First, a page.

The June release of Harry Potter and the Order of the Phoenix sent Scholastic's sales from the series soaring to $170 million in the first quarter of fiscal 2003, ended August 31. That's up from $15 million for the comparable period the prior year. The company sold 11 million copies of the book during the first quarter, about as many as it had expected to sell for the entire year. While they touted the achievement, Scholastic executives warned that the Potter windfall will weaken in the second quarter.

"Most of the sales are done," Scholastic CEO Dick Robinson told analysts in a conference call. "We hope that there will be a little bit of a pickup for Christmas and the holidays. But looking coolly at this, most of the sales have already been made. It's been such a phenomenal success that it would be a little foolhardy to expect it to continue at the rate it's been going."

An abrupt slowdown in Potter sales will make it challenging for Scholastic to maintain robust trade revenue growth. The jump in Potter sales was responsible for boosting Scholastic's trade revenue to $203.3 million in the quarter, up from $57.4 million in the comparable period a year ago. Non-Potter trade revenue for the first quarter was $9 million lower than in the comparable period the prior year, with the company blaming lower sales from Klutz and a generally weak retail market. The $170 million from Potter was reflected in sales figures for the children's book publishing and distribution division, which saw revenue in the quarter more than double, from $140.2 million to $288.2 million.

Not surprisingly, the division was the company's star performer. Scholastic's total revenue rose 55% in the quarter, to $475.4 million. Net loss shrank to $24.8 million, from $44.6 million in the first quarter of the previous year.

Other first-quarter highlights included a 20% increase, to $105.8 million, in educational publishing revenue, resulting from strong sales to New York City and other public school systems; sales of the READ 180 intervention program; and sales of the Scholastic Early Intervention Program in Texas. Revenue from the media, licensing and advertising unit fell 4%, to $161.1 million, because of lower sales of software and consumer magazines. International revenue increased 6%, to $65.3 million, on the strength of favorable currency exchange rates.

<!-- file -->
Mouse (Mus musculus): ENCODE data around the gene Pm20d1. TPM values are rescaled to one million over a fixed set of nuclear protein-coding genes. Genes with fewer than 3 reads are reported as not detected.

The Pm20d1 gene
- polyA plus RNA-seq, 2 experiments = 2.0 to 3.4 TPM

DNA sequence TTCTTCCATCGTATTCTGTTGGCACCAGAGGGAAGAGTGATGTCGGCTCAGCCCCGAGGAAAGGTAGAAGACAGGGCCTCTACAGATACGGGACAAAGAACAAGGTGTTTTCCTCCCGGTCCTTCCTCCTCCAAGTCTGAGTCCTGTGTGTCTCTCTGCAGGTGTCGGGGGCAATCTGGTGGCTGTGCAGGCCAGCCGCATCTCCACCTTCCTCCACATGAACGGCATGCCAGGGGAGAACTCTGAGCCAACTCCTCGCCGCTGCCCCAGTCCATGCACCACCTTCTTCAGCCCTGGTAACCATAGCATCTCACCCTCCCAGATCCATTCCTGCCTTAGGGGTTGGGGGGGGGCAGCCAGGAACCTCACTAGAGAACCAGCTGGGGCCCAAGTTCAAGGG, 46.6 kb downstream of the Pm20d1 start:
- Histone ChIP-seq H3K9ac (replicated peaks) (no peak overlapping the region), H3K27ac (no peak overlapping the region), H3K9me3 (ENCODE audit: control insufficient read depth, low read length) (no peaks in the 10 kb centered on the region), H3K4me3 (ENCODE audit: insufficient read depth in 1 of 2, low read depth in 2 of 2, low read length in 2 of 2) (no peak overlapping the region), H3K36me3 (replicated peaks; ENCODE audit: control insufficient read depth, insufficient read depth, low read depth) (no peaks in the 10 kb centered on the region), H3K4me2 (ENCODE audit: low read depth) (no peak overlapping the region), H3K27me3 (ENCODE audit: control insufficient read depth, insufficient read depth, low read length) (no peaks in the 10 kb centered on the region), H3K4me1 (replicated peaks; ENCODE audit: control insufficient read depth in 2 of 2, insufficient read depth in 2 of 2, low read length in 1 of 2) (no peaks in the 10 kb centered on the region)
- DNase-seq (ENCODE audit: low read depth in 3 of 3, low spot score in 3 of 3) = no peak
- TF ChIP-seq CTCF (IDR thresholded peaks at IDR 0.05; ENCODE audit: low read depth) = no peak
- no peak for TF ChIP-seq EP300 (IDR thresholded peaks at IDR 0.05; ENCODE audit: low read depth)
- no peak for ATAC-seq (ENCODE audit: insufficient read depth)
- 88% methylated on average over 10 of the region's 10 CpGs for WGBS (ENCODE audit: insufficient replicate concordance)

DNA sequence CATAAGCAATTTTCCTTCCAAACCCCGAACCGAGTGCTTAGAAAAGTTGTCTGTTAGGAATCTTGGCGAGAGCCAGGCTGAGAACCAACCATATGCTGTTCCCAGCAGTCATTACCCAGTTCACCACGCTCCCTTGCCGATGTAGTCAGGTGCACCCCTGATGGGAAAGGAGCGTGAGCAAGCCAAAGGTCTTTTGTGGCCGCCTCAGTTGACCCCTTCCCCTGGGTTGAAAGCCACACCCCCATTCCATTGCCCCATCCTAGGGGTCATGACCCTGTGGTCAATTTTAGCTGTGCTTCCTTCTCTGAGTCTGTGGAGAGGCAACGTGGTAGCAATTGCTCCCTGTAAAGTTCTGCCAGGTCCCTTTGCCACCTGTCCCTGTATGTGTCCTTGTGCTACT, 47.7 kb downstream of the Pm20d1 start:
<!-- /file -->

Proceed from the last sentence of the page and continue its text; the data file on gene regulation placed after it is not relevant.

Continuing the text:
Looking ahead, Barbara Marcus, president of the children's book publishing and distribution group, said the company is working on improving its book clubs and book fairs, with changes such as better teacher benefits to encourage participation in book clubs and training volunteers to guide children and parents in making purchases at book fairs. On the trade side, Marcus pointed to a number of strong releases in the second quarter, including two Captain Underpants books, each with a million-copy printing. Another highlight will be the relaunch of Goosebumps, with 25 titles that will each have a first printing of 75,000 to 100,000 copies. Marcus called the retail market "still a little unpredictable and sluggish."

More Potter Promos

Scholastic isn't giving up on squeezing out more sales from Order of the Phoenix. It is launching a print ad campaign aimed at getting adults to read the book. Scholastic said the ads will feature "unlikely types of adult readers," including "a tattooed biker, a fashionista, skateboarders and sports fans," with the tag line "We all have our reasons. What's yours?" Ads will run in Rolling Stone, US Weekly, Time Out New York and Outside.

Children may make up Potter's most ardent fan base, but adults have hardly ignored the series. According to Ipsos BookTrends, about one out of five adults surveyed in 2002 had read at least one Harry Potter book.

As for when the next Harry Potter title will come along, no one can say but J.K. Rowling herself—and she isn't talking, Marcus said. "Jo has made it very clear that she is not going to be rushed, and when she's done she will tell us."